The 14th Amendment, King told the panel, “did not contemplate that anyone who would sneak into the United States and have a baby would have automatic citizenship conferred on them.”

    No…they had to be slaves, or the children of slaves, first.




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  4. Bob @ Youngstown says:

    Republicans in “pursuit of a purer nation”.




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  5. michael reynolds says:

    Republicans are:

    1) Trying to amend the constitution to exclude hispanics.
    2) Gerrymandering to dilute black and hispanic votes.
    3) Passing voter suppression laws to exclude youth, blacks and hispanics.
    4) Refusing to extend Medicaid for fear it would help blacks and hispanics.

    So definitely not a racist party. Definitely not a whites only party.




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  6. PJ says:

    About 12 years ago:

    Proposing an amendment to the Constitution of the United States to make eligible for the Office of President a person who has been a United States citizen for 20 years.

    So, to summarize, 12 years ago, some Republicans wanted to make it possible for Schwarzenegger to become President, today they want to make sure that any kids of any of Schwarzenegger’s housekeepers who are staying illegally in the country can’t become President. (As long as Schwarzenegger isn’t the father.)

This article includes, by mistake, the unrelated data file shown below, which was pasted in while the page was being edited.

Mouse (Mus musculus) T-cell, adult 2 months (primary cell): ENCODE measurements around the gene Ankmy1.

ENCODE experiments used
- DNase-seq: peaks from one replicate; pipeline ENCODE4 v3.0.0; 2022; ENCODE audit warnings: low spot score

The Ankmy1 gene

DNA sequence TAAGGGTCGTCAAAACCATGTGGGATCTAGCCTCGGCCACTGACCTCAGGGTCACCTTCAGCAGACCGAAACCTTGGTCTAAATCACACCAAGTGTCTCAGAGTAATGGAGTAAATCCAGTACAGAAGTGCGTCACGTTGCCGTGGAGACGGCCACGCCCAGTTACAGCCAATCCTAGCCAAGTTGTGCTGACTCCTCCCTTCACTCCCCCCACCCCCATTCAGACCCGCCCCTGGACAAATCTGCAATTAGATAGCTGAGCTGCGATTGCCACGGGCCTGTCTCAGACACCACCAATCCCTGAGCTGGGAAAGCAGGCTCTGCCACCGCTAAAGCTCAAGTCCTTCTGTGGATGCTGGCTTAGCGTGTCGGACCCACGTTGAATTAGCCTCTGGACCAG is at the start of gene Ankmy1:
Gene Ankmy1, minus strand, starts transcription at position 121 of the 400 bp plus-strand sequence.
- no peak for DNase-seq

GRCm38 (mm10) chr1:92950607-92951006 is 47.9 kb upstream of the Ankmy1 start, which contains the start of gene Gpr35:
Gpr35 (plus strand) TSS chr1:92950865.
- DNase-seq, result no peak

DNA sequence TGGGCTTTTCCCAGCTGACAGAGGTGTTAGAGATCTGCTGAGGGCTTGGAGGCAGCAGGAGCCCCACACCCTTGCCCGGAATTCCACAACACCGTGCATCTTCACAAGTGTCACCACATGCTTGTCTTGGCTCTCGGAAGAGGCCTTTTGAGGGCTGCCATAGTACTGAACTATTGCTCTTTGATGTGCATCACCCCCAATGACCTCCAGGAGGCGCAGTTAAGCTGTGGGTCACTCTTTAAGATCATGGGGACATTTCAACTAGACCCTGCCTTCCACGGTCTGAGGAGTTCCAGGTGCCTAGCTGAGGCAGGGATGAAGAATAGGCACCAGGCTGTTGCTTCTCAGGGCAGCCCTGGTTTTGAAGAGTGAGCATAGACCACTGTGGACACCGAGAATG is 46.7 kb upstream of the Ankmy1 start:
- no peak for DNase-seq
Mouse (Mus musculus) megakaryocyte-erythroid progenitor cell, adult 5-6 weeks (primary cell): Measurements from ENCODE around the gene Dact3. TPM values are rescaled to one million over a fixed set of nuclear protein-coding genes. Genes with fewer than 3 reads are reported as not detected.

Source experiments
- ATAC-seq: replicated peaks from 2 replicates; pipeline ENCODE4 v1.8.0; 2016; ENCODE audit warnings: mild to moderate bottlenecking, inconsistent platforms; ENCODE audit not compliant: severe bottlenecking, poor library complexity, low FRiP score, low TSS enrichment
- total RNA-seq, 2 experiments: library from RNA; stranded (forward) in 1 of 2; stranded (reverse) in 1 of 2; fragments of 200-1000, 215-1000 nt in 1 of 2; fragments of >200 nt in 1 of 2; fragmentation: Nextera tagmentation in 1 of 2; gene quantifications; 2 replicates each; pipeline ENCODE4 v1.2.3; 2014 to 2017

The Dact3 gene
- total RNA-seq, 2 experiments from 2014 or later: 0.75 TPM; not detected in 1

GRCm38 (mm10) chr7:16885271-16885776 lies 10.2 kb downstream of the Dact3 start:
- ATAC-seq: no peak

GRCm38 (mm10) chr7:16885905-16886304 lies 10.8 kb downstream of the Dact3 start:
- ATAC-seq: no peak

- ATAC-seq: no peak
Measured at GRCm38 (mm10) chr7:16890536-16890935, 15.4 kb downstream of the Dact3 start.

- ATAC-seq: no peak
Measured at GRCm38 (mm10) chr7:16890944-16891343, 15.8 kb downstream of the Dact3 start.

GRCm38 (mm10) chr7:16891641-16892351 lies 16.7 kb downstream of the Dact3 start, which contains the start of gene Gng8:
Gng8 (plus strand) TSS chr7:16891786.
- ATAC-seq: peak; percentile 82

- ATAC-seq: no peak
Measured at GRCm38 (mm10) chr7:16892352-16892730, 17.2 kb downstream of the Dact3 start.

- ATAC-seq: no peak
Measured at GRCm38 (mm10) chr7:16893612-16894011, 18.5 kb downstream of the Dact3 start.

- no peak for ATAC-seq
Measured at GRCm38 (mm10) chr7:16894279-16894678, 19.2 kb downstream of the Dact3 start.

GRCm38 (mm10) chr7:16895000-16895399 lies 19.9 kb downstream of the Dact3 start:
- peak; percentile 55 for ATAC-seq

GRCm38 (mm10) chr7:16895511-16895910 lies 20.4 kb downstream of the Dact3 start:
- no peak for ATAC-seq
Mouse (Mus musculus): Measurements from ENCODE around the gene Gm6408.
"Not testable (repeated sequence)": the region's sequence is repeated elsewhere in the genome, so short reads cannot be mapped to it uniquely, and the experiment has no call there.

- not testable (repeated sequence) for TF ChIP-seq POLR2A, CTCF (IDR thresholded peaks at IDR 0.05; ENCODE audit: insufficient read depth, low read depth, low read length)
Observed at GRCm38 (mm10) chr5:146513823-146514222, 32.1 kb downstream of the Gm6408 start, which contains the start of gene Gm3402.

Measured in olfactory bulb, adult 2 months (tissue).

Progress!




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  7. C FABELLA says:

    It’s a good idea. Then, maybe illegal immigration levels will decline. We now have a higher level of immigration (more immigrants as a percentage of the population) than ever before. And we can quit hearing the eternal ‘don’t punish the children’ mantra when what you really mean is ‘immigrants overwhelmingly vote Democratic so I like them’.

    And while we’re talking, why do you hate the middle class and the poor, especially poor blacks? The jobs taken by illegal immigration disproportionately belong to these groups. I bet if most of the new immigrants were lawyers or doctors or journalists, you wouldn’t be quite such a fan.

    But don’t worry. When is the last time the Republican Congress achieved a goal for the good of their so-called base? I can’t think of an instance in the last five years. It’s all kabuki theater.




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  8. grumpy realist says:

    Um, I think the outreach program is thataway (points in exact opposite direction from where the Republican Party is charging.)




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  9. DrDaveT says:

    Pretty much any defense for the change amounts to “but it was different when white people did it!”

    OK, if only to make it clear that not all Progressives agree about everything, I’ll take the rebuttal on this one.